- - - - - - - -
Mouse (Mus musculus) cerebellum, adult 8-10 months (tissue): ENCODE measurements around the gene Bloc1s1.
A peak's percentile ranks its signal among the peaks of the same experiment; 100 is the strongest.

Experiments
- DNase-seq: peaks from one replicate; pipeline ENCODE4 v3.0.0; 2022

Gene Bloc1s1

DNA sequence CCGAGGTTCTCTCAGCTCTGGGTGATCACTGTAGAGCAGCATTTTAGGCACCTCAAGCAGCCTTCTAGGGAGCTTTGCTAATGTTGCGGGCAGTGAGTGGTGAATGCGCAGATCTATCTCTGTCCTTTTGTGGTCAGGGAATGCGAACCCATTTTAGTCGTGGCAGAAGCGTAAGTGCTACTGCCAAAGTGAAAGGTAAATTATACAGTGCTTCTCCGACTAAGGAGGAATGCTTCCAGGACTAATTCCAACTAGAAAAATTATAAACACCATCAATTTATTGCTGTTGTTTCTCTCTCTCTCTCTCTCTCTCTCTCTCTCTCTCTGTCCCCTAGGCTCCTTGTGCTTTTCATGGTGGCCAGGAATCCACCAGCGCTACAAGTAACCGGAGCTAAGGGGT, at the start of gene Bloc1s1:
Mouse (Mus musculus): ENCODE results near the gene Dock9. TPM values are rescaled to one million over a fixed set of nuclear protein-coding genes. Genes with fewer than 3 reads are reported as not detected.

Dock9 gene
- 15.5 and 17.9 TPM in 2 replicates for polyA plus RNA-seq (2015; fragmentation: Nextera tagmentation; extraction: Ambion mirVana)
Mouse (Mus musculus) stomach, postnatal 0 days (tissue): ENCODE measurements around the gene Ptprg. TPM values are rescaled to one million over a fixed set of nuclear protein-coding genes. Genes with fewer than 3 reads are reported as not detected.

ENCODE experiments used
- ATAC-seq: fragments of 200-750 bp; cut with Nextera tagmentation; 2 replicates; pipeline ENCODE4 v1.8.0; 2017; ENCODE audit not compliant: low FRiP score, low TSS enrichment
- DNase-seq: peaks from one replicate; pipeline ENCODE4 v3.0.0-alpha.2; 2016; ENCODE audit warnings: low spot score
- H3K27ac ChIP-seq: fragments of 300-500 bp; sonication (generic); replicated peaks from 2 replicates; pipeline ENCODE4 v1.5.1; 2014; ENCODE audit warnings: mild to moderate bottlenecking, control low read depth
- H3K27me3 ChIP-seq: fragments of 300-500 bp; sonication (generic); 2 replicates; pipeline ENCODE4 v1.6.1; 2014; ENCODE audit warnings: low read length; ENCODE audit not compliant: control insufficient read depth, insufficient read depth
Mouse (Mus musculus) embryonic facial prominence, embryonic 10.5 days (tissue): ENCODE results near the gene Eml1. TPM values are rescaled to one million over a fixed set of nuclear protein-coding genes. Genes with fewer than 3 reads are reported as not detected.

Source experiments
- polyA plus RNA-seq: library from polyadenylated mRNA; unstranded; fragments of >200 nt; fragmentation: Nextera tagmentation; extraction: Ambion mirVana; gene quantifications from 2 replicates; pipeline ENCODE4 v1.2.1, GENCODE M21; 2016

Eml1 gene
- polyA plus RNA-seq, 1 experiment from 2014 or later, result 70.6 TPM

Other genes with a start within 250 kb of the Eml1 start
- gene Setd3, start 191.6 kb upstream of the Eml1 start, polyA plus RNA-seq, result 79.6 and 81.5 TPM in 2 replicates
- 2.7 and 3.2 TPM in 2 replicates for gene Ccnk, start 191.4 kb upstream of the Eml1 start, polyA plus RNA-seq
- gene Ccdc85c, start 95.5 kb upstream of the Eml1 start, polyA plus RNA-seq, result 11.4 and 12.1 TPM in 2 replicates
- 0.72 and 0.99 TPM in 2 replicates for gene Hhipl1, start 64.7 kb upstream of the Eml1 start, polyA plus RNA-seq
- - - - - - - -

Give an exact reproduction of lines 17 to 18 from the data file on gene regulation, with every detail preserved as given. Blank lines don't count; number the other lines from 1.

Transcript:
Source experiments
- polyA plus RNA-seq: library from polyadenylated mRNA; unstranded; fragments of >200 nt; fragmentation: Nextera tagmentation; extraction: Ambion mirVana; gene quantifications from 2 replicates; pipeline ENCODE4 v1.2.1, GENCODE M21; 2016